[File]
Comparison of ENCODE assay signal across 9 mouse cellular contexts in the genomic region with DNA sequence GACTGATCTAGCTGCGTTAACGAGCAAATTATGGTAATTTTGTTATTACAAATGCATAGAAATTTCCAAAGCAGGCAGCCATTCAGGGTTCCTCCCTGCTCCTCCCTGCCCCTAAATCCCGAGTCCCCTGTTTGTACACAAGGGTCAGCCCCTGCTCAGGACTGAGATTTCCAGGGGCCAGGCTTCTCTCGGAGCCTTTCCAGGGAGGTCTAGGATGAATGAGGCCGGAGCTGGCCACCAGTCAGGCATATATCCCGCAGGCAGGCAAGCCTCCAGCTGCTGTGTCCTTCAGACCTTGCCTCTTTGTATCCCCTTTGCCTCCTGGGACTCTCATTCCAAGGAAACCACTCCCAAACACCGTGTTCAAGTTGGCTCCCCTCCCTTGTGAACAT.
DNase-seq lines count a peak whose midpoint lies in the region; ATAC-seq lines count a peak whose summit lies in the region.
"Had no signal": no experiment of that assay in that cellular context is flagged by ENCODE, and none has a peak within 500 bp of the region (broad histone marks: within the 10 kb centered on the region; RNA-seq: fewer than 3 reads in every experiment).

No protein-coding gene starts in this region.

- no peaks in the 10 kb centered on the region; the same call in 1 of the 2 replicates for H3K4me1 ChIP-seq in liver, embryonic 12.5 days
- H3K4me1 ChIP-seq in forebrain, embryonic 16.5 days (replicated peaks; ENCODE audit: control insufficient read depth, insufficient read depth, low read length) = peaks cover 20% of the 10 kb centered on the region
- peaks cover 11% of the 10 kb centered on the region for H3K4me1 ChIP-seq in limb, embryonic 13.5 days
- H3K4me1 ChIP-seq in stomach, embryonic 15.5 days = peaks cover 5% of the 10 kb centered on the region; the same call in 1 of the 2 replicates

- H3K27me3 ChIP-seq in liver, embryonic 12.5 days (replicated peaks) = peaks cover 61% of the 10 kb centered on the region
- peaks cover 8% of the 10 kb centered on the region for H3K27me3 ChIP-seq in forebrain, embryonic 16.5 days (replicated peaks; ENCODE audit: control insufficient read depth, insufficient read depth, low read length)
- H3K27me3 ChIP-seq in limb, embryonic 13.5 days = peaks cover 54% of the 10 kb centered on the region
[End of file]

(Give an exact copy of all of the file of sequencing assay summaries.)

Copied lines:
Comparison of ENCODE assay signal across 9 mouse cellular contexts in the genomic region with DNA sequence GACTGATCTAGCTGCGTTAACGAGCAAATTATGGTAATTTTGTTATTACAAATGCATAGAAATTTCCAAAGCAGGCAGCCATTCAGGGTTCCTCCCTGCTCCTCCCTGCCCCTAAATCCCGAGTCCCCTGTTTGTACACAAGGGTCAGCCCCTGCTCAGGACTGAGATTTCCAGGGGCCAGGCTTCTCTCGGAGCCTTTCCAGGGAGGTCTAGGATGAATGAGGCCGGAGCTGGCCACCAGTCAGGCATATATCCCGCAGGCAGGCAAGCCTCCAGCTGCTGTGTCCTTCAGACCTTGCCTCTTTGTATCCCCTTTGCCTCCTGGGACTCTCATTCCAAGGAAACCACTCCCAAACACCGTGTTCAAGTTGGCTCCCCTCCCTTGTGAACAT.
DNase-seq lines count a peak whose midpoint lies in the region; ATAC-seq lines count a peak whose summit lies in the region.
"Had no signal": no experiment of that assay in that cellular context is flagged by ENCODE, and none has a peak within 500 bp of the region (broad histone marks: within the 10 kb centered on the region; RNA-seq: fewer than 3 reads in every experiment).

No protein-coding gene starts in this region.

- no peaks in the 10 kb centered on the region; the same call in 1 of the 2 replicates for H3K4me1 ChIP-seq in liver, embryonic 12.5 days
- H3K4me1 ChIP-seq in forebrain, embryonic 16.5 days (replicated peaks; ENCODE audit: control insufficient read depth, insufficient read depth, low read length) = peaks cover 20% of the 10 kb centered on the region
- peaks cover 11% of the 10 kb centered on the region for H3K4me1 ChIP-seq in limb, embryonic 13.5 days
- H3K4me1 ChIP-seq in stomach, embryonic 15.5 days = peaks cover 5% of the 10 kb centered on the region; the same call in 1 of the 2 replicates

- H3K27me3 ChIP-seq in liver, embryonic 12.5 days (replicated peaks) = peaks cover 61% of the 10 kb centered on the region
- peaks cover 8% of the 10 kb centered on the region for H3K27me3 ChIP-seq in forebrain, embryonic 16.5 days (replicated peaks; ENCODE audit: control insufficient read depth, insufficient read depth, low read length)
- H3K27me3 ChIP-seq in limb, embryonic 13.5 days = peaks cover 54% of the 10 kb centered on the region